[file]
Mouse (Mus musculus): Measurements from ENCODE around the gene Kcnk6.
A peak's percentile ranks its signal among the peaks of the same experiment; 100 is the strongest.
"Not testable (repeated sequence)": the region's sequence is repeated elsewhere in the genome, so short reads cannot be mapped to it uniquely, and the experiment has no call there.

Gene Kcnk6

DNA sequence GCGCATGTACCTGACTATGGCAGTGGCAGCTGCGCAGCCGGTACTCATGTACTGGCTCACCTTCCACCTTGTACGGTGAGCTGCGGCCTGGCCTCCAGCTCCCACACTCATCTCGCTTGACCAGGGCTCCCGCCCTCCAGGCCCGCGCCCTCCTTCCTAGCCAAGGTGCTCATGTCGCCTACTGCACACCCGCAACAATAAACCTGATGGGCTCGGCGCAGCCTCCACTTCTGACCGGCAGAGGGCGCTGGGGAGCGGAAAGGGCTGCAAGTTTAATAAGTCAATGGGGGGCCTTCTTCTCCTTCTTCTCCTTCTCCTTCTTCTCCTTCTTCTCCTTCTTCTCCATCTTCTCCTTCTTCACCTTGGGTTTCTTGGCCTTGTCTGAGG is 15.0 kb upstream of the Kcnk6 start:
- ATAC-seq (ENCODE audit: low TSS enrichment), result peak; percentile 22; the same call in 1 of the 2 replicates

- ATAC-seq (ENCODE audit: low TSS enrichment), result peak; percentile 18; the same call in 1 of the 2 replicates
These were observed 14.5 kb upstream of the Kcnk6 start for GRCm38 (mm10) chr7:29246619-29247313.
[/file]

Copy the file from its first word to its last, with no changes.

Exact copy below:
Mouse (Mus musculus): Measurements from ENCODE around the gene Kcnk6.
A peak's percentile ranks its signal among the peaks of the same experiment; 100 is the strongest.
"Not testable (repeated sequence)": the region's sequence is repeated elsewhere in the genome, so short reads cannot be mapped to it uniquely, and the experiment has no call there.

Gene Kcnk6

DNA sequence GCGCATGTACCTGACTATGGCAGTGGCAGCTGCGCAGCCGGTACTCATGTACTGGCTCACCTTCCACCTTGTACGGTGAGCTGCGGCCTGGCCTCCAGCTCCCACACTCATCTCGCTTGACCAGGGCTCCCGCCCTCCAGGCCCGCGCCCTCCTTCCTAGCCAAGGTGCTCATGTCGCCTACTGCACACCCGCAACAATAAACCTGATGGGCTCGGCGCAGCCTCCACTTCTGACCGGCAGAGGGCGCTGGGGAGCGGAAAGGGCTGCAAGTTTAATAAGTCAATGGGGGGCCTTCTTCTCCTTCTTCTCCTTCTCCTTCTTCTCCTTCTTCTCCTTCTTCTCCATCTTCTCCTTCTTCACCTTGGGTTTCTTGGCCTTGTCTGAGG is 15.0 kb upstream of the Kcnk6 start:
- ATAC-seq (ENCODE audit: low TSS enrichment), result peak; percentile 22; the same call in 1 of the 2 replicates

- ATAC-seq (ENCODE audit: low TSS enrichment), result peak; percentile 18; the same call in 1 of the 2 replicates
These were observed 14.5 kb upstream of the Kcnk6 start for GRCm38 (mm10) chr7:29246619-29247313.